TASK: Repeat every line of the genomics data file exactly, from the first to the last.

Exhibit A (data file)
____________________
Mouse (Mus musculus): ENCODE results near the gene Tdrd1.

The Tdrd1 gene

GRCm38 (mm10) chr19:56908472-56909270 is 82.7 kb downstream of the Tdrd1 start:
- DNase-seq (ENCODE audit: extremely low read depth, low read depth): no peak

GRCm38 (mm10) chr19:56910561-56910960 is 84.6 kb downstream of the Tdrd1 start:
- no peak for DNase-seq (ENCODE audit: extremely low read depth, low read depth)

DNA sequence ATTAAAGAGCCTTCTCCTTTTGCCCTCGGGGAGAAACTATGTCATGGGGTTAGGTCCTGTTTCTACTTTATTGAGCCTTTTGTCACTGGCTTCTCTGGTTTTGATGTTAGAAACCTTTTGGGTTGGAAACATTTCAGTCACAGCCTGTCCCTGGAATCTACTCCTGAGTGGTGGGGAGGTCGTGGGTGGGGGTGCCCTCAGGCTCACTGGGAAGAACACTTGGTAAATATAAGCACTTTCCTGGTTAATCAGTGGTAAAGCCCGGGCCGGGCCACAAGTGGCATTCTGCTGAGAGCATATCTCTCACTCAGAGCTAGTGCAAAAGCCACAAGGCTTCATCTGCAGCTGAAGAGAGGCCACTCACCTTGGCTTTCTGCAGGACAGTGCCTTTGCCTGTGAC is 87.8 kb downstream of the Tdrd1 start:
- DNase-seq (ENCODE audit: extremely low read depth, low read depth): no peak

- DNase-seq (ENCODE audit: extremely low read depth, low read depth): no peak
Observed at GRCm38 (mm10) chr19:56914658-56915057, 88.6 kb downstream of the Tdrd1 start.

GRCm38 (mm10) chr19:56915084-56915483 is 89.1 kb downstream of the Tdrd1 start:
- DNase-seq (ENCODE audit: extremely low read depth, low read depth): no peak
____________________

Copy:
Mouse (Mus musculus): ENCODE results near the gene Tdrd1.

The Tdrd1 gene

GRCm38 (mm10) chr19:56908472-56909270 is 82.7 kb downstream of the Tdrd1 start:
- DNase-seq (ENCODE audit: extremely low read depth, low read depth): no peak

GRCm38 (mm10) chr19:56910561-56910960 is 84.6 kb downstream of the Tdrd1 start:
- no peak for DNase-seq (ENCODE audit: extremely low read depth, low read depth)

DNA sequence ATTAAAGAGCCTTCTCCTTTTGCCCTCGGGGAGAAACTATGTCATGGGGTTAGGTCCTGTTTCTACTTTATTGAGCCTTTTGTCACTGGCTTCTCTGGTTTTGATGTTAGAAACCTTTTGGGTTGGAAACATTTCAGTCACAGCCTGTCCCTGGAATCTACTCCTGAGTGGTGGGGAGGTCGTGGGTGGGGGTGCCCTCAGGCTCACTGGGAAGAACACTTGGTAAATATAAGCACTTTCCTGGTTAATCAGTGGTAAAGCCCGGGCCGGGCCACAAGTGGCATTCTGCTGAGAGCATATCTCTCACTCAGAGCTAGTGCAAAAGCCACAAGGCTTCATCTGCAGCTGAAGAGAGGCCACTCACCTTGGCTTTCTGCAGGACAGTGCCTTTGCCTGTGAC is 87.8 kb downstream of the Tdrd1 start:
- DNase-seq (ENCODE audit: extremely low read depth, low read depth): no peak

- DNase-seq (ENCODE audit: extremely low read depth, low read depth): no peak
Observed at GRCm38 (mm10) chr19:56914658-56915057, 88.6 kb downstream of the Tdrd1 start.

GRCm38 (mm10) chr19:56915084-56915483 is 89.1 kb downstream of the Tdrd1 start:
- DNase-seq (ENCODE audit: extremely low read depth, low read depth): no peak